Unlike Health Coaches, therapists treat mental health conditions and help people work through trauma and other issues. While working with a Health Coach may help clients deal with unresolved or underlying issues, they do not diagnose or treat mood disorders, anxiety disorders, or any other mental health conditions. Psychiatrists can legally write prescriptions for mood-altering and mood-stabilizing medications; Health Coaches cannot.
As a Health Coach, working with clients to achieve their goals is why you’re there – so how do you help clients work through the stress they’re experiencing? And how do you know when it’s time to refer your clients to a mental health professional? Below are three scenarios you may experience as a Health Coach.
Your client is experiencing high levels of job stress. They were recently passed over for a promotion they knew they deserved and now report to someone with less experience. Previously, they’d been very satisfied with their job.
As their Health Coach, you could offer several options on how to reduce stress as well as conflict in their professional life. You can offer conflict resolution strategies and work to improve your client’s communication skills. For their stress levels, introducing stress-relieving exercises and breathing techniques can lower their heart rate as well as relieve any other anxiety-related symptoms they may experience.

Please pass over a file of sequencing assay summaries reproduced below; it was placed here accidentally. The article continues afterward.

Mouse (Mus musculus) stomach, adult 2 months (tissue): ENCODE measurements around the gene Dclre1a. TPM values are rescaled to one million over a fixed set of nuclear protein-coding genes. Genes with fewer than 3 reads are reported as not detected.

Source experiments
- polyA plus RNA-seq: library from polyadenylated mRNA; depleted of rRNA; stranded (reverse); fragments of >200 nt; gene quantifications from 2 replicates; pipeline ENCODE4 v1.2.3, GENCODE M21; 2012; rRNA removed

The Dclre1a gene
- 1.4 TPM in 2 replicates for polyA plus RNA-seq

Your client has come to you seeking solutions for sleep problems. They’ve never really had an easy time falling asleep, and lately they’ve been suffering from insomnia that’s affecting their personal life and work performance.
As their Health Coach, you can first identify why they’re having trouble sleeping. Is their environment optimized for sleep? Do they use a phone or computer late into the night, interrupting their circadian rhythm? Work with your client to find out why they’re having trouble sleeping; then you can help implement better sleep hygiene to promote healthier sleep habits.
As you continue working with them, you can assess whether your client needs to check in with their doctor about sleep troubles.
Your client is going through a rough patch in a relationship and has come to you for advice. You can see they’re withdrawn and no longer seem to enjoy things they previously did. They don’t seem to be showering and have expressed dark thoughts.
As their Health Coach, you should recognize that these are all signs of depression. This is an instance to refer a client to a mental health professional. Working with clients on implementing self-care strategies for periods of stress is one thing, but dealing with the complexities and nuances of depression and how it presents should be left to a mental health professional.
The value of seeing a Health Coach
Periods of stress in our lives are completely normal. However, chronic stress can be damaging to health, and that’s where Health Coaches come in. Health Coaches work with clients to find the best ways to relieve stress from their lives, including implementing breathing exercises, improving and shifting their mind-set, and recommending self-care strategies. While Health Coaches can improve clients’ lives and are valuable members of the greater healthcare team, they shouldn’t be a substitute for mental health professionals; it’s beneficial for coaches to learn to recognize when a client should be referred to one.